Next Time Your Kid Says, 'I'm Bored,' Be Grateful

Photo: Getty Images/David De LossyIn an age when adults can barely stand a second alone without texting or tweeting or checking stocks on their smartphones, it’s no wonder that kids are often pushed into lives of constantly structured activities — anything to help them sidestep boredom. But this week a leading UK educator made a case for the latter in her essay, “It’s Time to Be Bored.” 

More on Shine: Kids of Tiger Moms Are Worse Off

“It’s all too easy for parents to be sucked into a competitive busy-ness, ensuring that children are constantly occupied and stimulated,” writes Julie Robinson, education and training director for the UK-based Independent Association of Prep Schools, in the association’s magazine, Attain. “We should not fear boredom however. Quiet, reflective time is just as important as purposeful activity…youngsters are not well served by being forced into an exhausting stream of clubs and extracurricular activities.” 

More on Yahoo: Pediatricians: Recess 'Crucial' for Kids

Robinson, whose organization oversees 600 leading prep schools worldwide, stresses the benefits of mindfulness, tactile play, physical movement and “providing [children] with the space to grow and discover for themselves.”  Those points, she notes, are particularly vital in the age of both “running oneself ragged with an exhausting program of endless after-school activities” and parents’ frequent reliance on “the hypnotic lure of the screen.”

Her sentiments echo those of many past child psychologists and educators but are well worth repeating, some U.S. child experts note.

“The key is allowing the intrinsic, self-organizing forces that are part of every child’s playful nature to be given free reign to emerge,” notes psychiatrist Stuart Brown, president of the National Institute for Play and coauthor of “Play: How it Shapes the Brain, Opens the Imagination, and Invigorates the Soul.” He tells Yahoo Shine that downtime gives way to that intrinsic play, which is “a natural phenomenon that’s there for good reason.”

Steven Yussen, PhD, professor and director of graduate studies at the University of Minnesota’s Institute of Child Development, tells Yahoo Shine that Robinson’s “focus on mindfulness and learning to focus attention are major themes in contemporary child development.” He points to a body of evidence that, in particular, shows that “children's ability to focus attention is associated with a variety of positive outcomes.” Yussen does note that the title of Robinson’s article can be confusing, as there is a “real difference” between boredom and reflection.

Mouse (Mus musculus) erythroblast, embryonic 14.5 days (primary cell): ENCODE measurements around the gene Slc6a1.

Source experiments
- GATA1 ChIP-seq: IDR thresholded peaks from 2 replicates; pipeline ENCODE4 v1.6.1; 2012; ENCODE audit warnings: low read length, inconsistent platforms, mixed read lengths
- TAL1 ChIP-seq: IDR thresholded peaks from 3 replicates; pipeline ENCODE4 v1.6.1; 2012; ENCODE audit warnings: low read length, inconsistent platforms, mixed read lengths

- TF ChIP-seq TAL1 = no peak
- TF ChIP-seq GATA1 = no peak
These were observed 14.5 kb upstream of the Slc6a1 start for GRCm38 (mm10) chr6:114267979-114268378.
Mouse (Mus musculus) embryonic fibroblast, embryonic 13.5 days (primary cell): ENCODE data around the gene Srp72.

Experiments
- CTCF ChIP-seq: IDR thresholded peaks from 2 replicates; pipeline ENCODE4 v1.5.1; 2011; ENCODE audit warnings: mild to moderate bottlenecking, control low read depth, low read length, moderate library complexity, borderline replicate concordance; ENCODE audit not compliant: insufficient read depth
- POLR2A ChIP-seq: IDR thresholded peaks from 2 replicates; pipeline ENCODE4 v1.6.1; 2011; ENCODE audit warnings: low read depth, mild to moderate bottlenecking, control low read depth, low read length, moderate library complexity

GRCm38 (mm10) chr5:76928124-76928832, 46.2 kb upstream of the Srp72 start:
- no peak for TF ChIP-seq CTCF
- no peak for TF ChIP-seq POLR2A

But Brooklyn-based psychologist and parenting coach Laura Markham, author of “Peaceful Parents, Happy Kids: How to Stop Yelling and Start Connecting,” notes that when it comes to unstructured, restful time, “Children experience it as boredom because they don’t know what else to call it.” And she agrees that it’s a vital part of being a kid.

“What is life, except the time that we’re living? If children think life is something that needs to be structured every minute, they will end up missing the best parts of it throughout their lives,” she tells Yahoo Shine. “We do a disservice when we keep them so busy that they can’t reflect or feel their own feelings.”

But because that’s what adults do, she admits, it can make encouraging downtime for kids especially challenging for parents. “For all of us it can be hard. We have such good ways in modern culture of keeping things at a distance — that glass of wine, the Internet, shopping,” she says. “What if you just sat and looked out at the night for a few minutes?”

If your child complains with the classic “I’m bored!” whine, Markham suggests, responding calmly with, “I wonder what you could do about it?” Your kid might come up with an idea or even express an emotion — or, most likely, try negotiating for screen time. Either way, a good response would include a hug or follow-up question, or even a spontaneous pillow fight to get them laughing, “whether your child is 4 or 14,” she notes. “That way you’ve shifted out of boredom to awareness, and you’re making it clear you’re not the entertainer. But you’re still supporting them.”

Related:
Pediatricians Want Kids to Stop Texting So Much
Why Jamie Oliver's Kids Can't Have a Cell Phone